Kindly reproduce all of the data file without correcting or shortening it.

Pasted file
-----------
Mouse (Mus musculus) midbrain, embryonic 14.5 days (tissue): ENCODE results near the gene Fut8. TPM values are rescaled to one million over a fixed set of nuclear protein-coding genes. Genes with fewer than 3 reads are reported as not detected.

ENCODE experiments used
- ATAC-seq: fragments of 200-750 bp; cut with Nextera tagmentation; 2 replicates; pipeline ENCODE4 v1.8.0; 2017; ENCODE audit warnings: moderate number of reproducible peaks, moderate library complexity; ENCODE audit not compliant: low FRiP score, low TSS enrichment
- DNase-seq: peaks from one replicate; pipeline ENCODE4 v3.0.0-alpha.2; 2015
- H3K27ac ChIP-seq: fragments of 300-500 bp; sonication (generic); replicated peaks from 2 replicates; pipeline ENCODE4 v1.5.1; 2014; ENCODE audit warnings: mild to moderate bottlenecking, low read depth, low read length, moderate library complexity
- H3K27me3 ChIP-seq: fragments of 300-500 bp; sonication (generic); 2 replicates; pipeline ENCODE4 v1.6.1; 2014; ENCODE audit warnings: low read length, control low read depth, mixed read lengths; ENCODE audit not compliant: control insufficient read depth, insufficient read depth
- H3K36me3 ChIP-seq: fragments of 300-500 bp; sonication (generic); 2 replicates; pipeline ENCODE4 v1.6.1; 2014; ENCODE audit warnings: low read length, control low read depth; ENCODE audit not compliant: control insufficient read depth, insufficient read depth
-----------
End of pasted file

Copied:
Mouse (Mus musculus) midbrain, embryonic 14.5 days (tissue): ENCODE results near the gene Fut8. TPM values are rescaled to one million over a fixed set of nuclear protein-coding genes. Genes with fewer than 3 reads are reported as not detected.

ENCODE experiments used
- ATAC-seq: fragments of 200-750 bp; cut with Nextera tagmentation; 2 replicates; pipeline ENCODE4 v1.8.0; 2017; ENCODE audit warnings: moderate number of reproducible peaks, moderate library complexity; ENCODE audit not compliant: low FRiP score, low TSS enrichment
- DNase-seq: peaks from one replicate; pipeline ENCODE4 v3.0.0-alpha.2; 2015
- H3K27ac ChIP-seq: fragments of 300-500 bp; sonication (generic); replicated peaks from 2 replicates; pipeline ENCODE4 v1.5.1; 2014; ENCODE audit warnings: mild to moderate bottlenecking, low read depth, low read length, moderate library complexity
- H3K27me3 ChIP-seq: fragments of 300-500 bp; sonication (generic); 2 replicates; pipeline ENCODE4 v1.6.1; 2014; ENCODE audit warnings: low read length, control low read depth, mixed read lengths; ENCODE audit not compliant: control insufficient read depth, insufficient read depth
- H3K36me3 ChIP-seq: fragments of 300-500 bp; sonication (generic); 2 replicates; pipeline ENCODE4 v1.6.1; 2014; ENCODE audit warnings: low read length, control low read depth; ENCODE audit not compliant: control insufficient read depth, insufficient read depth